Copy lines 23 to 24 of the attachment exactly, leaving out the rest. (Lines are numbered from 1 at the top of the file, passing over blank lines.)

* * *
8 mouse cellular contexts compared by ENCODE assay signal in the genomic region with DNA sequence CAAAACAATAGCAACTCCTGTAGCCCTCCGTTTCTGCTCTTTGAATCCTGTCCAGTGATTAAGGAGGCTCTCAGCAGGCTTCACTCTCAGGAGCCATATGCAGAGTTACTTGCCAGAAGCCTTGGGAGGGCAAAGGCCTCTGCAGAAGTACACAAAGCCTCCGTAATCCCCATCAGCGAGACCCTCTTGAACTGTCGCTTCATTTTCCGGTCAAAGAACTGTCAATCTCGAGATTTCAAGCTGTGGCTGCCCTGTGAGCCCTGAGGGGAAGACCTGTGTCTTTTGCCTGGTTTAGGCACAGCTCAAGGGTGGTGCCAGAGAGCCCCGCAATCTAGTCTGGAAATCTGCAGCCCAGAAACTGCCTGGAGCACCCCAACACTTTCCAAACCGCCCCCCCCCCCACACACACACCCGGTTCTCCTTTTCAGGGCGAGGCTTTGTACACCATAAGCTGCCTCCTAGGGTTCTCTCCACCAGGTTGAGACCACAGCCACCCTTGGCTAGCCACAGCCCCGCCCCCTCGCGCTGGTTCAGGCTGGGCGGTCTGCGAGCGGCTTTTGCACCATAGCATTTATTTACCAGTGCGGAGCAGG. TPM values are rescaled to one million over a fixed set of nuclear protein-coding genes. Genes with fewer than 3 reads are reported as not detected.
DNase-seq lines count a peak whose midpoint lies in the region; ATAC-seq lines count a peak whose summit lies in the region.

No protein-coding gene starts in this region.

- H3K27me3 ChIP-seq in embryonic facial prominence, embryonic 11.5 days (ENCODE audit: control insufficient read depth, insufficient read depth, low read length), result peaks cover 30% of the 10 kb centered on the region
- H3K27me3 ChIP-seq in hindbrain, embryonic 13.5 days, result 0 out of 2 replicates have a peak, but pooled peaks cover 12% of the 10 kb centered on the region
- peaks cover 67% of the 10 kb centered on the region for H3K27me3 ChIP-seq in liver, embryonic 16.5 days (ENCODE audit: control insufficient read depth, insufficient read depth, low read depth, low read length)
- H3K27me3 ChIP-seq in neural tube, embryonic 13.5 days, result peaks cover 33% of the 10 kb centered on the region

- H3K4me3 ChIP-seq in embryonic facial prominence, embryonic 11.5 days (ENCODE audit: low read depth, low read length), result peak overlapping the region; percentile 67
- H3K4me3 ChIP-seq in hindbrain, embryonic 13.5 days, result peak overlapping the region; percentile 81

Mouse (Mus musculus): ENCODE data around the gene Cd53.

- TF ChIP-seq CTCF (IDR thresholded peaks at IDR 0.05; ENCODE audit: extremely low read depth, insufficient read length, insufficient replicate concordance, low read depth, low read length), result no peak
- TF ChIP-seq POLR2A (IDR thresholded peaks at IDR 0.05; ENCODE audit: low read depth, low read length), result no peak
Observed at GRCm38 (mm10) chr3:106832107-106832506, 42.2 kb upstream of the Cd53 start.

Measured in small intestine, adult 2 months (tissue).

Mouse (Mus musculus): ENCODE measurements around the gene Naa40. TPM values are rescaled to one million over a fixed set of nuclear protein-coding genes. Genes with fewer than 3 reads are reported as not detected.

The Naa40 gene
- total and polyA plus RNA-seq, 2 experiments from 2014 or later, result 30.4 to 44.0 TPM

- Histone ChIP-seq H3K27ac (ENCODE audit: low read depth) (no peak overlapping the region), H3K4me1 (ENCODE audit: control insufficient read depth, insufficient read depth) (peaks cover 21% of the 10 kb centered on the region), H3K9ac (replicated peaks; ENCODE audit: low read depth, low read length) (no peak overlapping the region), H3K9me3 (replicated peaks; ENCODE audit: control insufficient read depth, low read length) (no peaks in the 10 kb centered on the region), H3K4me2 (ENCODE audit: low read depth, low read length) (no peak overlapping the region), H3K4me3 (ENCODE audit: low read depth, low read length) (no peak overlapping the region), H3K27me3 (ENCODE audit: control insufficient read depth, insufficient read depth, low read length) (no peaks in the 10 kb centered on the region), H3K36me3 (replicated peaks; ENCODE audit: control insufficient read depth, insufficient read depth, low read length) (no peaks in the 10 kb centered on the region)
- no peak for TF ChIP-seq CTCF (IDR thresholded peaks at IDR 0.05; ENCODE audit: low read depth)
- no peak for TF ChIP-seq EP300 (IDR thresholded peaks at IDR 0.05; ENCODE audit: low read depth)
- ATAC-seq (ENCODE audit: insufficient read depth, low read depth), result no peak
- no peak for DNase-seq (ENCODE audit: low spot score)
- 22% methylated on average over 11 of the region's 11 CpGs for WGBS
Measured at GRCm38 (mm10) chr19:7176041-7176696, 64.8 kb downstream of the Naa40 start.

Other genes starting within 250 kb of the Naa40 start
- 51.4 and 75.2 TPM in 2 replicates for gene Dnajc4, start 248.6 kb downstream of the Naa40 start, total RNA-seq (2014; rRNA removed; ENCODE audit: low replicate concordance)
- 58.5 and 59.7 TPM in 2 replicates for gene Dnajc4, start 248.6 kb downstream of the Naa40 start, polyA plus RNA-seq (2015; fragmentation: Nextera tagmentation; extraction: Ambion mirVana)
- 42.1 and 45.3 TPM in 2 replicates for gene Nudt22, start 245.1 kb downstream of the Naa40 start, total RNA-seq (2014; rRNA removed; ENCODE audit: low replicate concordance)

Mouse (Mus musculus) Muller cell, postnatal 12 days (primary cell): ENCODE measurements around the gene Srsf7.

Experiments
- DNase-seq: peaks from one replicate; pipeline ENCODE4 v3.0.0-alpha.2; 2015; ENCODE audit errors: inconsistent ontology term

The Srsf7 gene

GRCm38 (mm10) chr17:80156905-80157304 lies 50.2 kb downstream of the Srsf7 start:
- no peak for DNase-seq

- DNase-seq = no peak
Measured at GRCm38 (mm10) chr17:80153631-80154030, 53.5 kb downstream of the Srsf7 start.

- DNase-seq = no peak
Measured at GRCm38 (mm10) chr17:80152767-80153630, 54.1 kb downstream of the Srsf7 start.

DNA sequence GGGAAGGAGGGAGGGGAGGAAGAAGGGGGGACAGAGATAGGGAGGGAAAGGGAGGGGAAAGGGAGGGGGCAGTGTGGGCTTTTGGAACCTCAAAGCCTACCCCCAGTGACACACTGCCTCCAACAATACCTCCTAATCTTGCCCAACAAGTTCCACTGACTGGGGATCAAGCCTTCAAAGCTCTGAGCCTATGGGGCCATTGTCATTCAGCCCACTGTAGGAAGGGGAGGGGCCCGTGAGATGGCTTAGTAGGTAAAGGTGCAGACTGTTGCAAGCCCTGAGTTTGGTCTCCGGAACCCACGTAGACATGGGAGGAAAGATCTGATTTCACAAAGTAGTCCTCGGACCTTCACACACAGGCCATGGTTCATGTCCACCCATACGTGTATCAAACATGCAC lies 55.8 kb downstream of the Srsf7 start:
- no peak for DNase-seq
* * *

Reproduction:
- 22% methylated on average over 11 of the region's 11 CpGs for WGBS
Measured at GRCm38 (mm10) chr19:7176041-7176696, 64.8 kb downstream of the Naa40 start.